Be prepared by bring water, food, insect repellent, sturdy shoes, compass, GPS unit and protection from the sun.
Protect valuables, carry them with you or keep them locked away and out of view.
Avoid attracting wildlife by storing and disposing of food properly.
Respect private property within the national preserve.
Be aware of changing weather conditions, especially during summer months.
24-hours Emergency Dispatch 800-788-0511
Permits are required for backcountry use. All hunters checkin and out at wildlife check stations.
Erected by H.P. Williams Roadside Park Big/ Everglade Park Service U. S. Department of the Interior.
Location. 25° 51.476′ N, 81° 1.991′ W. Marker is in Ochopee, Florida, in Collier County. Marker is on Florida Trail. Marker is located inside Big Cove Park. Touch for map. Marker is at or near this postal address: 33100 Tamiami Trail East, Ochopee FL 34141, United States of America. Touch for directions.
Other nearby markers. At least 5 other markers are within walking distance of this marker. Big Cypress National Preserve (a few steps from this marker); Wildlife & You (within shouting distance of this marker); Fighting an Invasion (within shouting distance of this marker); Birds of Big Cypress (within shouting distance of this marker); Big Cypress (about 400 feet away, measured in a direct line).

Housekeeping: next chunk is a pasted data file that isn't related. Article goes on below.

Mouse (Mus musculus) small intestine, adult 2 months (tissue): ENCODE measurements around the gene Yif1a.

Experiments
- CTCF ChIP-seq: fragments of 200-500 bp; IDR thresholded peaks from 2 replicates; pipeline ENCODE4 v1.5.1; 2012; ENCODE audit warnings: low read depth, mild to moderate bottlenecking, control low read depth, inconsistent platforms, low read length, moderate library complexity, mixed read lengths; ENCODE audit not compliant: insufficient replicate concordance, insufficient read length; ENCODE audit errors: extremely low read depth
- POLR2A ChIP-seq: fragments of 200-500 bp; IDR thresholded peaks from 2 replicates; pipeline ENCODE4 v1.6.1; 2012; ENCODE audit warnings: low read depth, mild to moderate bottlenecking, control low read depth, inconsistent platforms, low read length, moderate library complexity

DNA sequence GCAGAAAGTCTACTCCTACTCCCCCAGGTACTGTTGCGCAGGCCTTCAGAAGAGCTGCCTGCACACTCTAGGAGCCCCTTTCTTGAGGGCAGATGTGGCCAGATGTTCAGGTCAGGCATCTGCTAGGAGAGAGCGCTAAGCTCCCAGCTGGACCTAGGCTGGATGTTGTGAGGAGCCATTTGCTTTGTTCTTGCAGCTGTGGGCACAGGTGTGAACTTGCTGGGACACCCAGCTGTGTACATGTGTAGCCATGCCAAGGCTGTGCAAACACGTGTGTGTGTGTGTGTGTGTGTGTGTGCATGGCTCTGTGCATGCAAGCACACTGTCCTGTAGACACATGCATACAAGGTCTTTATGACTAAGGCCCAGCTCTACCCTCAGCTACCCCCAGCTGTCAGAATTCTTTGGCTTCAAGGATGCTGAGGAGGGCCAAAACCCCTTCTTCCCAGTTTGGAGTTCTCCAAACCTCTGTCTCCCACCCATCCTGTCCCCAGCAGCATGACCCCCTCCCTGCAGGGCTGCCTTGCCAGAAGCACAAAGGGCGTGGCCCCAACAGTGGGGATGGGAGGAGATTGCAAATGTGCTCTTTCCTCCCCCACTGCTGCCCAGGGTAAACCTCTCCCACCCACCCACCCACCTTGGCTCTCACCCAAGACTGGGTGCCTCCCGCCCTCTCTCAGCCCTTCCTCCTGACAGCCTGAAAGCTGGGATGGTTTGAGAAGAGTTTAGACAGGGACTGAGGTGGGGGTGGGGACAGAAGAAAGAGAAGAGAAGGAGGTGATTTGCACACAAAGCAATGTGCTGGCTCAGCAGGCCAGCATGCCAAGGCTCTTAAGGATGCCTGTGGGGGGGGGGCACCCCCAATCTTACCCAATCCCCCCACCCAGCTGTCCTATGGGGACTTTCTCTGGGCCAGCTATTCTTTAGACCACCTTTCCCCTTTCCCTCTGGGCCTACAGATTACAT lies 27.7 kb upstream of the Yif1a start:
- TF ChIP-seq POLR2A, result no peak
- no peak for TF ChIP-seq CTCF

Also see . . .
1. Cypress knee. A cypress knee is a distinctive structure forming above the roots of a cypress tree of any of various species of the subfamily Taxodioideae. Their function is unknown, but they are generally seen on trees growing in swamps. Some scientists have thought they may help in oxygenation to the tree's roots or assist in anchoring the tree in the soft, muddy soil. (Submitted on July 28, 2017, by Sandra Hughes of Killen, Alabama, USA.)
2. Florida panther. The Florida panther is an endangered population of cougar (Puma concolor) that lives in forests and swamps of southern Florida in the United States. Its current taxonomic status (Puma concolor coryi or Puma concolor couguar) is unresolved, but recent genetic research alone does not alter the legal conservation status. Florida panthers are usually found in pinelands, hardwood hammocks, and mix swamp forests. (Submitted on July 28, 2017, by Sandra Hughes of Killen, Alabama, USA.)
3. Bromeliaceae. The Bromeliaceae (the bromeliads) are a family of monocot flowering plants of 51 genera and around 3475 known species native mainly to the tropical Americas, with a few species found in the American subtropics and one in tropical west Africa, Pitcairnia feliciana. (Submitted on July 28, 2017, by Sandra Hughes of Killen, Alabama, USA.)
Categories. • Animals • Environment • Man-Made Features •
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Credits. This page was last revised on August 2, 2017. This page originally submitted on July 28, 2017, by Sandra Hughes of Killen, Alabama, USA. This page has been viewed 113 times since then and 9 times this year. Photos: 1, 2, 3, 4. submitted on July 28, 2017, by Sandra Hughes of Killen, Alabama, USA. • Bill Pfingsten was the editor who published this page.